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Unwilling Avatars: Harassment, Idealism, and Liberty in Cyberspace
Unformatted Document Text:  DRAFT: PLEASE DO NOT CITE OR CIRCULATE WITHOUT PERMISSION Franks 51 of more closely tying the sanction to the offending behavior than is possible in real life. For these reasons, it is to be hoped that cyberspace sexual harassment policies and procedures would be even more effective at resolving sexual harassment non-litigiously than real-space procedures. Revising Title VII and Title IX to include liability for website operators thus imposes very low burdens on both website operators and good faith website users, while preventing harassers from using websites as launching pads for sexual harassment with effects on victims‟ work or school experiences. V. O BJECTIONS There are three objections I wish to address in this section. The first is a fairly straightforward concern about the effects of sexual harassment law on free speech generally, and in cyberspace particularly. The second objection is a concern about efficacy; namely, is a legal response the best way to deal with the problem of cyberspace sexual harassment? Given that litigation is expensive, time-consuming, and stressful, will relying on legal remedies to address cyberspace sexual harassment truly benefit the majority of victims, or just create another revenue stream for lawyers? Is law likely to change harassers‟ behavior, or would concentrating on changing social norms be a better use of resources? The third objection is somewhat related to the second, but considers that the prevalence and intensity of cyberspace sexual harassment might itself actually be driven in part by sexual harassment law and policy in the workplace and in schools. That is, perhaps the viciousness and frequency of cyberspace harassment is fueled by harassers‟ frustration at finding increasingly fewer outlets for their sexist, misogynist, or gender-stereotyping views. Perhaps sexual harassment law and policy in the workplace and in schools is driving harassers online, seeing in cyberspace a refuge for the expression of increasingly unfashionable – if not explicitly restricted – ideas. Without necessarily being sympathetic to this plight, we might nonetheless be concerned about the potential effects of expanding sexual harassment law into this very refuge. The first objection – concern about the effects of hostile environment sexual harassment law on free speech – is important, but it is also an objection that has been raised and answered in a variety of contexts already. As such, I will not presume to re-argue the debate here, but simply note a few key points and then point the reader to the vast literature on sexual harassment law and the First Amendment. The other two objections I will address in some detail.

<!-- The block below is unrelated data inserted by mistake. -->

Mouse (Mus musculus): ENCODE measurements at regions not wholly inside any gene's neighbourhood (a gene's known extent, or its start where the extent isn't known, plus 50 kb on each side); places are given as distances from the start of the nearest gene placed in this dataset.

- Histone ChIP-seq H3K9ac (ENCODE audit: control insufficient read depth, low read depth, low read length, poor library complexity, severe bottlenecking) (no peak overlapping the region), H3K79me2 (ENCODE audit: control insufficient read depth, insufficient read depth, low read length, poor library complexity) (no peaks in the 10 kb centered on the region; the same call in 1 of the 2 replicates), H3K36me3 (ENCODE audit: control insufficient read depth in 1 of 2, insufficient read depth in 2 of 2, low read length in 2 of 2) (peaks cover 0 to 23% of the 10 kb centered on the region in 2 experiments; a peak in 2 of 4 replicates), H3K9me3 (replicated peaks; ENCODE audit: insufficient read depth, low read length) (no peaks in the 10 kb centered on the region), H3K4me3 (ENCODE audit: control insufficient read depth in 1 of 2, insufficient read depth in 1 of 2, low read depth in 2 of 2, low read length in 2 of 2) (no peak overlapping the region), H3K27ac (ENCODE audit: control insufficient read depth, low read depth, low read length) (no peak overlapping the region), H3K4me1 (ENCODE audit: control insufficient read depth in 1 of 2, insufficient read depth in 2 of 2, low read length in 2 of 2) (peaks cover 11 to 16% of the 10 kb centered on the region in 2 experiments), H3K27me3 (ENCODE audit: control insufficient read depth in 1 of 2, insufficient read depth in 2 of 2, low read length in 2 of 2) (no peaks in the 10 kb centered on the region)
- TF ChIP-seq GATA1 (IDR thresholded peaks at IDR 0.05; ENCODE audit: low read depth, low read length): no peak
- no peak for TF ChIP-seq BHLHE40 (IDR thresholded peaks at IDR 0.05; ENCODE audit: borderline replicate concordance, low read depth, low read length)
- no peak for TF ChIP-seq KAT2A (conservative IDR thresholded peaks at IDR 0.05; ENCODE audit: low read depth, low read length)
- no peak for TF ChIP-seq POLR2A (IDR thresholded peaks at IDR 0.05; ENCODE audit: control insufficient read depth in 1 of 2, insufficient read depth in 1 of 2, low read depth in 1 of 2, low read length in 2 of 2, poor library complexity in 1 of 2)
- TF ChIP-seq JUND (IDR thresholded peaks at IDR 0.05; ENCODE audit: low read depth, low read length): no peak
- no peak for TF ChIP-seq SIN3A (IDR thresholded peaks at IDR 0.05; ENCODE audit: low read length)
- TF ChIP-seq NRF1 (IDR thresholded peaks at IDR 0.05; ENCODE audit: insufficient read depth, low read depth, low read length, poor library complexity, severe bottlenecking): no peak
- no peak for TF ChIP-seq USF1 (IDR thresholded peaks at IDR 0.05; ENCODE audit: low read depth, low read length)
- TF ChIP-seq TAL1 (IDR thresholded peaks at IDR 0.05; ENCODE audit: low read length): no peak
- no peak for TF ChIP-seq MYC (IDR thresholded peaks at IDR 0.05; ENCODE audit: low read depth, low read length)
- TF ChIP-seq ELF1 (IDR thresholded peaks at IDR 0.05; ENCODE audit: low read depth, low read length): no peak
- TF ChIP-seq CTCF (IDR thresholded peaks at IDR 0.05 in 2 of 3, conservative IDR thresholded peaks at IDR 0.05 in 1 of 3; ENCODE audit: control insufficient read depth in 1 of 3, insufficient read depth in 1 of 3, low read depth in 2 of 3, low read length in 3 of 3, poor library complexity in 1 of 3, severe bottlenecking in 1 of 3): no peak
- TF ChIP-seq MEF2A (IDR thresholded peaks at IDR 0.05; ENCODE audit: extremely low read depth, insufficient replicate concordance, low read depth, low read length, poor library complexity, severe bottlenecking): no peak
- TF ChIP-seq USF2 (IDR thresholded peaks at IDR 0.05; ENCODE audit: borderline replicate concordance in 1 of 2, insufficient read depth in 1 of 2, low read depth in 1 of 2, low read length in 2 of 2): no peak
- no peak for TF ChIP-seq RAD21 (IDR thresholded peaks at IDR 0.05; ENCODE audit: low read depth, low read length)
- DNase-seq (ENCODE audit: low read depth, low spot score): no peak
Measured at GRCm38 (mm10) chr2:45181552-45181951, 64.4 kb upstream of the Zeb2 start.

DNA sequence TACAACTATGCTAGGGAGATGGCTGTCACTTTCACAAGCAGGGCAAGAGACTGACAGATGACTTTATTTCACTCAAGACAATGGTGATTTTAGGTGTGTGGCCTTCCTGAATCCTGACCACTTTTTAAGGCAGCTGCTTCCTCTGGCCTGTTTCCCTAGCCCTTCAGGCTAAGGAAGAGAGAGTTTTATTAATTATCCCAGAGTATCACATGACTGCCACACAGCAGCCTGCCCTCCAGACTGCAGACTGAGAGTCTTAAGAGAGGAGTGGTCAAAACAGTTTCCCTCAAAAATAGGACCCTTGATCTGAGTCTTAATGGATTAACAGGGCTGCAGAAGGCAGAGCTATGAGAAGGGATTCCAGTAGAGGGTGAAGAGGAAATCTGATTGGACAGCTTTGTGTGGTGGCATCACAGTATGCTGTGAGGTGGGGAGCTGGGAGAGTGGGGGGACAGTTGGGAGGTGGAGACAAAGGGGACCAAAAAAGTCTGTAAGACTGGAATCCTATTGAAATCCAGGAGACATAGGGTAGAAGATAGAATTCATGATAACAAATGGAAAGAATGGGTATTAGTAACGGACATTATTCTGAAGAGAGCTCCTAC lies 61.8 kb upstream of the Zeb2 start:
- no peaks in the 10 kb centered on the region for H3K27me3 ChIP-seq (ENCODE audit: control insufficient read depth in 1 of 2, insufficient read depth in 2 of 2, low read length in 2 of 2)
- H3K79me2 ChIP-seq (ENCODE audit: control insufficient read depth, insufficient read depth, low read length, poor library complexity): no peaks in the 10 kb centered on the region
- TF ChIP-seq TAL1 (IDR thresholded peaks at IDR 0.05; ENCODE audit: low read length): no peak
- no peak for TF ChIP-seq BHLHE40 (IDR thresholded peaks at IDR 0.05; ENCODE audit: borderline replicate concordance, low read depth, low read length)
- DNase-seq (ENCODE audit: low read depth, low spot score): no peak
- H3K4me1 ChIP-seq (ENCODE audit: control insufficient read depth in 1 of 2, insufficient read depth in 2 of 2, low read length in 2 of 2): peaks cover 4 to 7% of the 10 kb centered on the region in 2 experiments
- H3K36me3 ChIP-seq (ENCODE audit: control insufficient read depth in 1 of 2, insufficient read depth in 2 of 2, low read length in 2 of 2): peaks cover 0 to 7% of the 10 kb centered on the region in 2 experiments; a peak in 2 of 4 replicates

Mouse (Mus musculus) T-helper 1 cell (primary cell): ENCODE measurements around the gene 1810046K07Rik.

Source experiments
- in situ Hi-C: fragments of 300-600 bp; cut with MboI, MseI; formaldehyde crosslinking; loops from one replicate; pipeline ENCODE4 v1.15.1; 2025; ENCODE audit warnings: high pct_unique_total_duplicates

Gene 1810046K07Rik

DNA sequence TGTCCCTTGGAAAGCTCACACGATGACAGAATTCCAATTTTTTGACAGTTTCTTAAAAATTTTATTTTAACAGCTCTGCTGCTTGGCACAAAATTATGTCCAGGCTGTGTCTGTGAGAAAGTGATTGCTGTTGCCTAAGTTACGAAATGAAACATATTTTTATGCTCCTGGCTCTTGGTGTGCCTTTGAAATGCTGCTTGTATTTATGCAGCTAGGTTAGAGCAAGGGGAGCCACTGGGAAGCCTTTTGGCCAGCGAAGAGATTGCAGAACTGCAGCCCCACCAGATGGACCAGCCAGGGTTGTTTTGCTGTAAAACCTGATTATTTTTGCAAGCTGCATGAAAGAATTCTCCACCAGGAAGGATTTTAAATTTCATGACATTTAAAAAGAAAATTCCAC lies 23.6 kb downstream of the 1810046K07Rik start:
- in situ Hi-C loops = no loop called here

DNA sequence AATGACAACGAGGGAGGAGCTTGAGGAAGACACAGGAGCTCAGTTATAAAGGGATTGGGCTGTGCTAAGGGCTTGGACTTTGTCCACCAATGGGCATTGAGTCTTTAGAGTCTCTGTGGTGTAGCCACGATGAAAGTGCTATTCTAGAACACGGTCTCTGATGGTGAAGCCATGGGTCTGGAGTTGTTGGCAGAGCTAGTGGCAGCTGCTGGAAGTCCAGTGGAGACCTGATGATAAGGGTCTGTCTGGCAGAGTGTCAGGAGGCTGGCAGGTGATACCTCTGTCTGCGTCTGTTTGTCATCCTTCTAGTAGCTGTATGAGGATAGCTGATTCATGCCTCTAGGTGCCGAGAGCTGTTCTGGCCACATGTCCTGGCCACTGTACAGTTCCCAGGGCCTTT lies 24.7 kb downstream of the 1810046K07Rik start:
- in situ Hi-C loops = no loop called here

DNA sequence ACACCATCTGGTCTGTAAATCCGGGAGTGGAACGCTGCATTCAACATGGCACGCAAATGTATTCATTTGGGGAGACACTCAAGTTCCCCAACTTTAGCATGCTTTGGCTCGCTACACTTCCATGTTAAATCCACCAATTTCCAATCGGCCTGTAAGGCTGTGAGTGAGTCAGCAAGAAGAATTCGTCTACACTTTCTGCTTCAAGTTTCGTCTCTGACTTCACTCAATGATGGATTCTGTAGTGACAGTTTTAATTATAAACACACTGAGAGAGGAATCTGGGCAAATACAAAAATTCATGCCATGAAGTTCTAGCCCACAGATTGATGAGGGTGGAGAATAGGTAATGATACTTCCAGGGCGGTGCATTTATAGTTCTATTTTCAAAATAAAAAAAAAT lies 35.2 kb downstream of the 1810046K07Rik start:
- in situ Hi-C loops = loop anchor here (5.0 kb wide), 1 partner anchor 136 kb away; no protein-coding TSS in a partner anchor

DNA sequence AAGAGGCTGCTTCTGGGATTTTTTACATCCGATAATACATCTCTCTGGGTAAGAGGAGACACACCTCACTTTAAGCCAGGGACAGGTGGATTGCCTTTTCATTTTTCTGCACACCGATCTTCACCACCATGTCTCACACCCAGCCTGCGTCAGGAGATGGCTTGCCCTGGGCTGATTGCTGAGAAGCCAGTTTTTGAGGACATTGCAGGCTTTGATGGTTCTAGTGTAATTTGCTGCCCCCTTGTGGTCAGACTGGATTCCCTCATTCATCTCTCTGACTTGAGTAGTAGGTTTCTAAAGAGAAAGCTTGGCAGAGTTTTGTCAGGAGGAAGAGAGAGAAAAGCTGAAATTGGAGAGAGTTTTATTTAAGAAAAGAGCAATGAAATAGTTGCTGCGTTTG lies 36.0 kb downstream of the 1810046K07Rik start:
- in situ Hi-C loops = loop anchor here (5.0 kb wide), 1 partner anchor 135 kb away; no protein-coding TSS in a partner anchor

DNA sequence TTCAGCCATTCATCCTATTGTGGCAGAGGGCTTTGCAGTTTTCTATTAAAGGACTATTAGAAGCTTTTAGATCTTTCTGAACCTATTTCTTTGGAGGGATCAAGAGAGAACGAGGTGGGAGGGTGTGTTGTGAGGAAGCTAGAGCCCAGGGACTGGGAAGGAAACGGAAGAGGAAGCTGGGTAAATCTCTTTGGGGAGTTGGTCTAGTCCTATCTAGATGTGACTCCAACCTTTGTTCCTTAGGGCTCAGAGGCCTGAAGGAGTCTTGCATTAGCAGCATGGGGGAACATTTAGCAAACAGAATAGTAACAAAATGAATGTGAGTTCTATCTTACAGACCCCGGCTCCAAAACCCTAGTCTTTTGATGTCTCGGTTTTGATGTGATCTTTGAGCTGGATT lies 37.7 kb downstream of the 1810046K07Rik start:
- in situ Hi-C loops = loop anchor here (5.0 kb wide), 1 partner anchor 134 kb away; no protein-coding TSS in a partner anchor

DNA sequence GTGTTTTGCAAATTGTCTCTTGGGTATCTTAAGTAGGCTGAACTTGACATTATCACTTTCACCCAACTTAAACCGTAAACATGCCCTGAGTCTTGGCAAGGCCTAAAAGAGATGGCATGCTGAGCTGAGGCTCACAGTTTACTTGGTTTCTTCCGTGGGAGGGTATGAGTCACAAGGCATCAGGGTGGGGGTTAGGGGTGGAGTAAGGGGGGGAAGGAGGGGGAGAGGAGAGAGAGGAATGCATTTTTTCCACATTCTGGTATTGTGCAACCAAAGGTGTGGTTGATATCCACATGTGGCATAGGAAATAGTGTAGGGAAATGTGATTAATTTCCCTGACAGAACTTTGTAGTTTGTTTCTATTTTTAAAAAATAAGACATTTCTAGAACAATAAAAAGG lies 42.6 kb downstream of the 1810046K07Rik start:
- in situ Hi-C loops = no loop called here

Authors: Franks, Mary Anne.
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DRAFT: PLEASE DO NOT CITE OR CIRCULATE WITHOUT PERMISSION 
 
Franks 51 
 
of more closely tying the sanction to the offending behavior than is possible 
in real life.   
For  these  reasons,  it  is  to  be  hoped  that  cyberspace  sexual 
harassment  policies  and  procedures  would  be  even  more  effective  at 
resolving  sexual  harassment  non-litigiously  than  real-space  procedures. 
Revising  Title  VII  and  Title  IX  to  include  liability  for  website  operators 
thus  imposes  very  low  burdens  on  both  website  operators  and  good  faith 
website users, while preventing harassers from using websites as launching 
pads  for  sexual  harassment  with  effects  on  victims‟  work  or  school 
experiences.   
 
V.  O
BJECTIONS
 
 
There are three objections I wish to address in this section. The first is a 
fairly straightforward concern about the effects of sexual harassment law on 
free speech generally, and in cyberspace particularly.  The second objection 
is a concern about efficacy; namely, is a legal response the best way to deal 
with the problem of cyberspace sexual harassment?  Given that litigation is 
expensive, time-consuming, and stressful, will relying on legal remedies to 
address cyberspace sexual harassment truly benefit the majority of victims, 
or just create another revenue stream  for lawyers?  Is law likely to  change 
harassers‟ behavior, or would concentrating on changing social norms be a 
better  use  of  resources?  The  third  objection  is  somewhat  related  to  the 
second, but considers that the prevalence and intensity of cyberspace sexual 
harassment might itself actually be driven in part by sexual harassment law 
and policy in the workplace and in schools.  That is, perhaps the viciousness 
and frequency of cyberspace harassment is fueled by harassers‟ frustration 
at finding increasingly fewer outlets for their sexist, misogynist, or gender-
stereotyping  views.    Perhaps  sexual  harassment  law  and  policy  in  the 
workplace and in schools is driving harassers online, seeing in cyberspace a 
refuge  for  the  expression  of  increasingly  unfashionable  –  if  not  explicitly 
restricted – ideas.  Without necessarily being sympathetic to this plight, we 
might  nonetheless  be  concerned  about  the  potential  effects  of  expanding 
sexual harassment law into this very refuge.   
The  first  objection  –  concern  about  the  effects  of  hostile  environment 
sexual  harassment  law  on  free  speech  –  is  important,  but  it  is  also  an 
objection that has been raised and answered in a variety of contexts already. 
As such, I will not presume to re-argue the debate here, but simply note a 
few  key  points  and  then  point  the  reader  to  the  vast  literature  on  sexual 
harassment law and the First Amendment.  The other two objections I will 
address in some detail. 


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